BLACK FRIDAY OFFER! Save up to 50% – select seats and performances to the Christmas Spectacular now through Sunday, 11/28. BUY NOW

5 Stretching Dos and Don’ts for Dancers



ardio? Check. Strength training? Check. And stretching? We’ve got you covered. Any dancer knows that maintaining and improving your flexibility through stretching is a crucial part of any dance fitness routine. Follow these stretching dos and don’ts to get your fullest range of motion—safely.

DO: Warm up first. Think of your muscles as taffy. If you try to pull apart or stretch a piece of taffy straight from the fridge, it’ll resist and could even break. Now imagine the taffy has been warmed up in the microwave. When warm, it’ll stretch out more easily without the risk of breaking. Your warm-up can be as simple as a five- or a ten-minute brisk walk or spin on a stationary bike.

DON’T: Hold your breath. Instead, send oxygen to your muscles by breathing slowly and evenly. According to the Massachusetts Institute of Technology, even breaths help relax your body, increase blood flow and even remove the lactic acid that builds up when you exercise. Take a deep breath—it could be the easiest part of your dance fitness routine!

DO: Save static stretching for the end of the day. It’s tempting to grab a spot on your mat or at the barre, stretch out and just hold. Elaine Winslow-Redmond, our Director of Athletic Training & Wellness, recommends dynamic stretching as part of the warm-up. Static or stationary stretching has been shown to reduce strength and power output, neither of which would be ideal for dancers about to perform. “Dynamic stretching increases blood flow to the muscle, increases the heart rate and prepares the muscle for work and is especially helpful when performing eye-high kicks,” says Winslow. Static stretching is best used at the end of class as a means of increasing the overall range of motion and flexibility of the muscle.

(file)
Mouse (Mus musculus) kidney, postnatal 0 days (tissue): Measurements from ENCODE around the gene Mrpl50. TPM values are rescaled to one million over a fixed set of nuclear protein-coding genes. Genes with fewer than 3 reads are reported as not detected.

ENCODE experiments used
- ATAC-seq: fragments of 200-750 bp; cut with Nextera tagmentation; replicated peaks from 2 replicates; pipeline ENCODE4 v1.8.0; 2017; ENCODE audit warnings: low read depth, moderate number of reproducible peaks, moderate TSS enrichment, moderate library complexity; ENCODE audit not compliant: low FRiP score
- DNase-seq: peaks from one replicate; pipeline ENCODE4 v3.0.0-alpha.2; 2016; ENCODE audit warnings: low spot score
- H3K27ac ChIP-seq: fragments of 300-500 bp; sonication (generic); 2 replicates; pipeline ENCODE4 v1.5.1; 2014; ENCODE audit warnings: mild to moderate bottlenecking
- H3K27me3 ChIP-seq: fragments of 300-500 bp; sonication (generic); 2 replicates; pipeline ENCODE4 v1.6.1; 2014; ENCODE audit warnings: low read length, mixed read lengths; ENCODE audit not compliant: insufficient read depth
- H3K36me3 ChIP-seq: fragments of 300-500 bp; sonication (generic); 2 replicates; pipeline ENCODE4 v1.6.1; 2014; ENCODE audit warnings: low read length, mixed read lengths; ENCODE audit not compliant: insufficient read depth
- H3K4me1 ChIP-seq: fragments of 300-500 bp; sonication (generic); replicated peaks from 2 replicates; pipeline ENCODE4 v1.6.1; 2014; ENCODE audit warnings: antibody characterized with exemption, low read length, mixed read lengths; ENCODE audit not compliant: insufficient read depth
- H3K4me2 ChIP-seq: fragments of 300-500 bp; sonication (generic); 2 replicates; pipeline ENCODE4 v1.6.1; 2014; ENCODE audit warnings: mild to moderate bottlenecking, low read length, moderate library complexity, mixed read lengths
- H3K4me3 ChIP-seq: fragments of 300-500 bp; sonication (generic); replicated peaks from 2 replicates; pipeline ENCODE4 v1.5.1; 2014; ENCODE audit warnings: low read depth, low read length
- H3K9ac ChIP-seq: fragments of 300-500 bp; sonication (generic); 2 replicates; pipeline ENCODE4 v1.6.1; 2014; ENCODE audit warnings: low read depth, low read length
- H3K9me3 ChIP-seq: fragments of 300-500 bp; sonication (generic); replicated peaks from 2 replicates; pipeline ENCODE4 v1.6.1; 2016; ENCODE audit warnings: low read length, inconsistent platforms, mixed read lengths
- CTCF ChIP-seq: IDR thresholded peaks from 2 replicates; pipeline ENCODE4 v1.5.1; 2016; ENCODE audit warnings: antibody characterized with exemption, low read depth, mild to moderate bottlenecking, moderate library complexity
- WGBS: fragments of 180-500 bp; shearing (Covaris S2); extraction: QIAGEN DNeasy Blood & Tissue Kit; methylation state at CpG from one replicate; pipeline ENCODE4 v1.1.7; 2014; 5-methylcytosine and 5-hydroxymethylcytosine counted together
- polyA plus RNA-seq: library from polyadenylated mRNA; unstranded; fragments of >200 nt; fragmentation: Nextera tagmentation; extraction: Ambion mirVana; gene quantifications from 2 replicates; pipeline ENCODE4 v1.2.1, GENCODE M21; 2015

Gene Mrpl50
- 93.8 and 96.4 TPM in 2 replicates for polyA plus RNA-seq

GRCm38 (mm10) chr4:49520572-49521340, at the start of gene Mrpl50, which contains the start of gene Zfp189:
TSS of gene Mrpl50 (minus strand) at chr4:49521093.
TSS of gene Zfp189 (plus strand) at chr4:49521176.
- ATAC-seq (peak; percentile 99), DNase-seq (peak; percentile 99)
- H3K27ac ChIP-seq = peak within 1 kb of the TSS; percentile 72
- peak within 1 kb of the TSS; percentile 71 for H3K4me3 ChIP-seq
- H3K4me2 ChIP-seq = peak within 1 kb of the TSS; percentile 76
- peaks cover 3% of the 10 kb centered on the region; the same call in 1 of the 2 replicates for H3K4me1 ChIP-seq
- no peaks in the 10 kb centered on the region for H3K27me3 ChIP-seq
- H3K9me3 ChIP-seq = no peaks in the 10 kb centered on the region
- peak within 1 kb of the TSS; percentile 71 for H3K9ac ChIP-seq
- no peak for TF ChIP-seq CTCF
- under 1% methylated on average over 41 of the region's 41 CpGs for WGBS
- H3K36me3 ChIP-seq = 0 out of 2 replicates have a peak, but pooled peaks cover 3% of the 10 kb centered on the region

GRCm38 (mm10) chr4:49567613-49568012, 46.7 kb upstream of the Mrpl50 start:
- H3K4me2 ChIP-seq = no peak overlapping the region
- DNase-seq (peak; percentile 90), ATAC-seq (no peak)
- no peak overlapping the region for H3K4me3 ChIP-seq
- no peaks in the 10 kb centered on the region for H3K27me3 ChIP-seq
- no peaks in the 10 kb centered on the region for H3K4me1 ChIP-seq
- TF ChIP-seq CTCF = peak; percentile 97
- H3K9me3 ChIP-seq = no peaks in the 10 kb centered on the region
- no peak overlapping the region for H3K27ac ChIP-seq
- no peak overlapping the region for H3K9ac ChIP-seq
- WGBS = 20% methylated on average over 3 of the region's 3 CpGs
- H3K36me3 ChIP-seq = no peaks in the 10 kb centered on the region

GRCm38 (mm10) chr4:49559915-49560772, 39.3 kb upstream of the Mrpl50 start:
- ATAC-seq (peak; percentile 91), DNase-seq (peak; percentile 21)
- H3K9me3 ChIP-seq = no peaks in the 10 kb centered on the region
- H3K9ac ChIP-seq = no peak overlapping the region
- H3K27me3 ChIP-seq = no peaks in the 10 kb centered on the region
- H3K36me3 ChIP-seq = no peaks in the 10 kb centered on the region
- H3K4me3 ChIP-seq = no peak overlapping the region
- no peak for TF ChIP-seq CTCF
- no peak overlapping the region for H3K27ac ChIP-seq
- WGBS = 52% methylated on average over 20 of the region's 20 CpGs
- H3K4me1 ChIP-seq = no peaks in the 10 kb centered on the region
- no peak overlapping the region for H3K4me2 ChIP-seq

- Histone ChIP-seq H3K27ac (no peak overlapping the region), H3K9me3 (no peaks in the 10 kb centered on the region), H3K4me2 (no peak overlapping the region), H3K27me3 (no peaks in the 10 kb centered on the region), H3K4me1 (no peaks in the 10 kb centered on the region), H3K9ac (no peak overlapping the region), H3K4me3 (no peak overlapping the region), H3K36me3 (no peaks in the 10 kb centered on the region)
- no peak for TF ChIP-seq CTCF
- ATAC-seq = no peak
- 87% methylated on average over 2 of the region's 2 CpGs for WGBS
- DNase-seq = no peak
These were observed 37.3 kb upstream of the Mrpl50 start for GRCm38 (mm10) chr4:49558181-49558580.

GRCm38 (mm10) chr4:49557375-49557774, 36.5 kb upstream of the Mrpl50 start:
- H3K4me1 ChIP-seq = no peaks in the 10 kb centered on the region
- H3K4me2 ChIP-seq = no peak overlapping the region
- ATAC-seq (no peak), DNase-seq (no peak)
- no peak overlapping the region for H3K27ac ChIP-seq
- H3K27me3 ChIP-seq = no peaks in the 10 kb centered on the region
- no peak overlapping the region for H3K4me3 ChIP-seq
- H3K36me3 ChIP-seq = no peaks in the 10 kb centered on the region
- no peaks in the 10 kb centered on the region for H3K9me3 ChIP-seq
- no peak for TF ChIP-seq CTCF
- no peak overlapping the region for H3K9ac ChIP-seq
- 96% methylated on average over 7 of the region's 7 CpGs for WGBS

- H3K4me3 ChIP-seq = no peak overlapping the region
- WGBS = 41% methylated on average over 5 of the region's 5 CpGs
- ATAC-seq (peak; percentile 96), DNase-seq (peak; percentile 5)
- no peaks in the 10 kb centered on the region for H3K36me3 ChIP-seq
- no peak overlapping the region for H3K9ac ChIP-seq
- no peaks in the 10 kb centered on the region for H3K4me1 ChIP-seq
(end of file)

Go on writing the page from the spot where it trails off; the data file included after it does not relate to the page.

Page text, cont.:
DON’T: Focus only on your problem area—dance fitness is about stretching it all out! “Since everything is connected, it’s good to take the time to stretch the entire body and do it in the correct order,” Stacey Nemour, martial artist and flexibility expert tells The Huffington Post. Nemour likes to start at the top of her body, then work her way down. And if you stretch the front of a muscle group, get its counterpart, too.

DO: Listen to your body. Simply put, if it hurts, stop. Naturally, you’ll feel a little discomfort as you stretch your muscles, but a sharp pain could signal an injury. Set a goal, work toward it slowly and safely—then reap the rewards!